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Redefining disability sport: Legacy or fantasy?


Redefining disability sport: Legacy or fantasy?

As the host nation of the 2016 Paralympic Games, Brazil has the opportunity to alter public perceptions.

As the dust settles on another pulsating Olympic Games, attention turns to the Paralympians as they prepare to compete in Rio. The Paralympic movement spawned from a desire to encourage the rehabilitation and empowerment of individuals with physical disabilities. While many countries now offer increasing opportunities for participation in disability sport, what role can the modern Paralympics play in changing attitudes in Brazil?

At the 2008 Beijing Paralympics, a record number of athletes participated and this further increased four years later in London. Surveys from the BBC and International Paralympic Committee (IPC) showed that public attitudes (within the host nations) towards disabled people and disability sport had improved following the games. In the UK, this was in part down to the award winning marketing campaign of the games broadcaster, Channel 4, with a focus on the sporting ability of an individual rather than the disability. A similar campaign was organised by the Canadian Paralympic Committee (CPC) with a focus on changing perceptions.

This demonstrates that some countries are working to improve the life experience of athletes with disabilities by creating opportunities and changing public perceptions, but what will be the social legacy of Rio 2016? In 2011 the Brazilian government introduced the project - Plano de Direitos da Pessoa com Deficiência - Viver Sem Limite (Plan for the Rights of People with Disabilities – Living Without Limits) and there have been measures put in place to make local authorities more accountable for improving accessibility for disabled people.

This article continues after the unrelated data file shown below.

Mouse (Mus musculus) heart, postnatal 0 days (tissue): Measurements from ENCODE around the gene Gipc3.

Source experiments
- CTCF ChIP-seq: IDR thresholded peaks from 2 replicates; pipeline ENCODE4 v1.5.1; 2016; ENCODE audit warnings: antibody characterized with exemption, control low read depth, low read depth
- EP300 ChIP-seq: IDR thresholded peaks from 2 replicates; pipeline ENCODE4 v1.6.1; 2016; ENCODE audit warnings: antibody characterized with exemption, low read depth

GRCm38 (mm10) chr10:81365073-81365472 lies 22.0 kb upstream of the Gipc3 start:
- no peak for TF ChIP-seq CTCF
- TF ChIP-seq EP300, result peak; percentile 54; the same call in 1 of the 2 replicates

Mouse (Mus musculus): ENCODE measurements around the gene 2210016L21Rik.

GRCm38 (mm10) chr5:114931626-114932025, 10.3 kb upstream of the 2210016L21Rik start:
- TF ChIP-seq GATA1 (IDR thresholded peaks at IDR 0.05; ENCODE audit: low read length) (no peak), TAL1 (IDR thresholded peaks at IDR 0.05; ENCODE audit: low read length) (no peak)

Disability sport requires significant investment, and the introduction of the Inclusion of People with Disabilities Act in 2015 is evidence of a government commitment to the funding of disability sport programmes. This funding structure mirrors that of the UK where profits from the national lottery are reinvested in social and sporting projects. However, as the countdown to the Paralympics continues, there remains an undercurrent of prejudice towards disabled people across Brazilian society.

Sport and development projects are a clear demonstration that large scale government intervention is not the only way for sport to act as a catalyst to social change. Blaze Sports International have been operating a 'Sport for All' project over the last two years with the focus being reducing the stigma of individuals with disabilities, promoting the ability of individuals, and encouraging independence of individuals with a disability. The project trained coaches and volunteers on managing individuals with disabilities and raised awareness on the potential for disabled children to participate in sport and physical activity.

There has been progress in Brazil in the way that people with disabilities are treated including an increase in government legislation and funding to support their development. In the aftermath of the Paralympics the political and economic problems in Brazil will undoubtedly resurface, but there is hope that the legacy of the Paralympic Games can be one of reducing discrimination and promoting inclusivity.



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Neil Rankin


Tuesday, September 6, 2016 - 23:00